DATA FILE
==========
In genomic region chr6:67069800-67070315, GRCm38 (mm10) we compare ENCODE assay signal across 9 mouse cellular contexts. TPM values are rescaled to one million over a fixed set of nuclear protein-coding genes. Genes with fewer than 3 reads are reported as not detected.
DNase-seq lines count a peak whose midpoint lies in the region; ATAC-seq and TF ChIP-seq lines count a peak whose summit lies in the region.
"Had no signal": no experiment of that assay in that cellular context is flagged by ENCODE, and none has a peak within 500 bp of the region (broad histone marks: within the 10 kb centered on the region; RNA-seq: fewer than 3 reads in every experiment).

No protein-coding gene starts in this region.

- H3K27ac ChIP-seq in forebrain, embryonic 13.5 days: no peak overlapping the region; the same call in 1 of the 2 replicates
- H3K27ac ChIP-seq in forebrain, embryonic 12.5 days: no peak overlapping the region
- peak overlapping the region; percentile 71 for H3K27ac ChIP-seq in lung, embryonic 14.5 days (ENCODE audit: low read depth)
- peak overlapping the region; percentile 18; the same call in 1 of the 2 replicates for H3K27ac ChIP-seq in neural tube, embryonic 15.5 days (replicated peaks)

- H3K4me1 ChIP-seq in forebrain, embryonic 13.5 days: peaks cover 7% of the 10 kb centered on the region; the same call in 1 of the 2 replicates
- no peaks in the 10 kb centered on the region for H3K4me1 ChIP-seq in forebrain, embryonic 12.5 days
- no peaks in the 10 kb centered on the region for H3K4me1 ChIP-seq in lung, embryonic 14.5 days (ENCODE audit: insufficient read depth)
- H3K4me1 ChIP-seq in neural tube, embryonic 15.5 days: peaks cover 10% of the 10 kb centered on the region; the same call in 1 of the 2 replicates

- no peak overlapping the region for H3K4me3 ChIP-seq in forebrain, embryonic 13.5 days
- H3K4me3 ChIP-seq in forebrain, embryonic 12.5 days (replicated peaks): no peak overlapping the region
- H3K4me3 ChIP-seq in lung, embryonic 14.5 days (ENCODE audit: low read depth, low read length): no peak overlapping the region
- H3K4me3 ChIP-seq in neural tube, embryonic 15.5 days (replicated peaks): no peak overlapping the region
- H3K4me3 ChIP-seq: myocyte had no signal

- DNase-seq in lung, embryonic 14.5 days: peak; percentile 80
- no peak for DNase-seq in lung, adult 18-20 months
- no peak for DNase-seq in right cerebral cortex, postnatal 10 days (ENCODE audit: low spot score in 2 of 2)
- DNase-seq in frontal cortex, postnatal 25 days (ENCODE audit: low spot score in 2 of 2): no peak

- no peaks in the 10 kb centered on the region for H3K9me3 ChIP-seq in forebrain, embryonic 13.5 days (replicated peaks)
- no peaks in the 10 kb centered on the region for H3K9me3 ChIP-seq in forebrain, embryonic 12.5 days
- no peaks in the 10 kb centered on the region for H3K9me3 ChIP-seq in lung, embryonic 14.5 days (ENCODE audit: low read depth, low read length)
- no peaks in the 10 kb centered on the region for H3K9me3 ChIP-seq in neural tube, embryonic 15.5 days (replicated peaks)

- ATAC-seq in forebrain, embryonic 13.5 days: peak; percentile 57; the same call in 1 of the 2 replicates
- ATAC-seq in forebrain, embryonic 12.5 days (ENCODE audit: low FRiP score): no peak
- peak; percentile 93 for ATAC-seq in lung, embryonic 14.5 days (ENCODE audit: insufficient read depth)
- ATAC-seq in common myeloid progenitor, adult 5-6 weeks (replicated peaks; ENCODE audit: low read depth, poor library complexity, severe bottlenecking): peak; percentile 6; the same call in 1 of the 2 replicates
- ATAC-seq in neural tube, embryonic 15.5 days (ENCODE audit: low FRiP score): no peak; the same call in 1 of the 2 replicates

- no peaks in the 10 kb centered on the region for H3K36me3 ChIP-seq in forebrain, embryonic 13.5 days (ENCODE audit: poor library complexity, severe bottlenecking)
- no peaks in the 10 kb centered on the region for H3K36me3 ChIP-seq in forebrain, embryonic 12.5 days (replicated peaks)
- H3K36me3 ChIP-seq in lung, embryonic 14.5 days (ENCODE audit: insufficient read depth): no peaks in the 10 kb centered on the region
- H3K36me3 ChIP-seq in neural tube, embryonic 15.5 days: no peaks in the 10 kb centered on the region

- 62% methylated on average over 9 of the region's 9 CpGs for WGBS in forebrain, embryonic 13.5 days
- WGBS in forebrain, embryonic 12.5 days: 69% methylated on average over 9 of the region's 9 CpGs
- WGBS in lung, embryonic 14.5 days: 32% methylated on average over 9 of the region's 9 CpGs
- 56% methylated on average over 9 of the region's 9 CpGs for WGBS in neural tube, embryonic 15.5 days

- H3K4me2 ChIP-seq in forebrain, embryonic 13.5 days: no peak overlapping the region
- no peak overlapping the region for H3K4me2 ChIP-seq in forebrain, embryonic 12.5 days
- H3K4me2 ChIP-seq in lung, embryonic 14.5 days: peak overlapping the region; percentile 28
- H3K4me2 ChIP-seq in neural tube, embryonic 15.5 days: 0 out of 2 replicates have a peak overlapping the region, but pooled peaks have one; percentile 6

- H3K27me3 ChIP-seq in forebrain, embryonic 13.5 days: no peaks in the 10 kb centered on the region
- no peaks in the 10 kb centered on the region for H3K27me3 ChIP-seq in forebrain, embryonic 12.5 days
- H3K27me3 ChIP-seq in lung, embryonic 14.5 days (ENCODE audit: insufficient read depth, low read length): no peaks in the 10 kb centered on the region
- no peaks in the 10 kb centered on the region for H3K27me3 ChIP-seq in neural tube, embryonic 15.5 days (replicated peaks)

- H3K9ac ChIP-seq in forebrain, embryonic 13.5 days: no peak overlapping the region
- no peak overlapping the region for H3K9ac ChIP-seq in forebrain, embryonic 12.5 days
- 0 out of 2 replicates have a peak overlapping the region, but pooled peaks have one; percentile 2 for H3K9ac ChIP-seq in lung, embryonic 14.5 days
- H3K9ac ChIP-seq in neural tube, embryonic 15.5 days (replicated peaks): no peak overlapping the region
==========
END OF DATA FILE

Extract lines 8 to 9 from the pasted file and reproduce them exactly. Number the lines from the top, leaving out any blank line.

- peak overlapping the region; percentile 18; the same call in 1 of the 2 replicates for H3K27ac ChIP-seq in neural tube, embryonic 15.5 days (replicated peaks)

- H3K4me1 ChIP-seq in forebrain, embryonic 13.5 days: peaks cover 7% of the 10 kb centered on the region; the same call in 1 of the 2 replicates